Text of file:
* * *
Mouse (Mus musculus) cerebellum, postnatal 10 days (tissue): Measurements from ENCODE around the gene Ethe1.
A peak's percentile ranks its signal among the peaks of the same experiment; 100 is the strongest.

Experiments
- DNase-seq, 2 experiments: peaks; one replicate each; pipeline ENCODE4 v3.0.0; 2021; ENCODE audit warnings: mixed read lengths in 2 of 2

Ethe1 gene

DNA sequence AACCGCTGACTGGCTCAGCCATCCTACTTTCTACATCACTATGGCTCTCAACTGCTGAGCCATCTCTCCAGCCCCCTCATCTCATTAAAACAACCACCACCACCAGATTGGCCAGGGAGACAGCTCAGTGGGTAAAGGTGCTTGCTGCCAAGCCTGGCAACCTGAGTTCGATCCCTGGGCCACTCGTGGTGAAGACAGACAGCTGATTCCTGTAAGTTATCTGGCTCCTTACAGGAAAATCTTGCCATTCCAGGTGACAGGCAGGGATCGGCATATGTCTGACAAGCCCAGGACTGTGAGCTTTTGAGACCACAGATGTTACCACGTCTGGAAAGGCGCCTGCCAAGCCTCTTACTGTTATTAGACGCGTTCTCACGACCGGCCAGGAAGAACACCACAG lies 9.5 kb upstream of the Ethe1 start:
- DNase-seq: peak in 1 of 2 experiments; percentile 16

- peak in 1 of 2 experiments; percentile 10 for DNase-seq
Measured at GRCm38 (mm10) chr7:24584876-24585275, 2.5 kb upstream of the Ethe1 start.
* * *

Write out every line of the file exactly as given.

Mouse (Mus musculus) cerebellum, postnatal 10 days (tissue): Measurements from ENCODE around the gene Ethe1.
A peak's percentile ranks its signal among the peaks of the same experiment; 100 is the strongest.

Experiments
- DNase-seq, 2 experiments: peaks; one replicate each; pipeline ENCODE4 v3.0.0; 2021; ENCODE audit warnings: mixed read lengths in 2 of 2

Ethe1 gene

DNA sequence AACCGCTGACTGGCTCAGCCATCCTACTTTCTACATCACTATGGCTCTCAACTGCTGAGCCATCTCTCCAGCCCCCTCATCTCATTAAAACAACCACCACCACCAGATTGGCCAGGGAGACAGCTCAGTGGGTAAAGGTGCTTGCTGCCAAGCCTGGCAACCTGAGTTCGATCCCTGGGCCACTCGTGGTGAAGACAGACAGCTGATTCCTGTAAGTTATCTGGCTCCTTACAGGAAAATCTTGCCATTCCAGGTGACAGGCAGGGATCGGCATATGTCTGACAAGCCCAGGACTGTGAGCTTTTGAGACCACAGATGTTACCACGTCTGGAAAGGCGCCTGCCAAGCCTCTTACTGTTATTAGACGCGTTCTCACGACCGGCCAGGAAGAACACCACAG lies 9.5 kb upstream of the Ethe1 start:
- DNase-seq: peak in 1 of 2 experiments; percentile 16

- peak in 1 of 2 experiments; percentile 10 for DNase-seq
Measured at GRCm38 (mm10) chr7:24584876-24585275, 2.5 kb upstream of the Ethe1 start.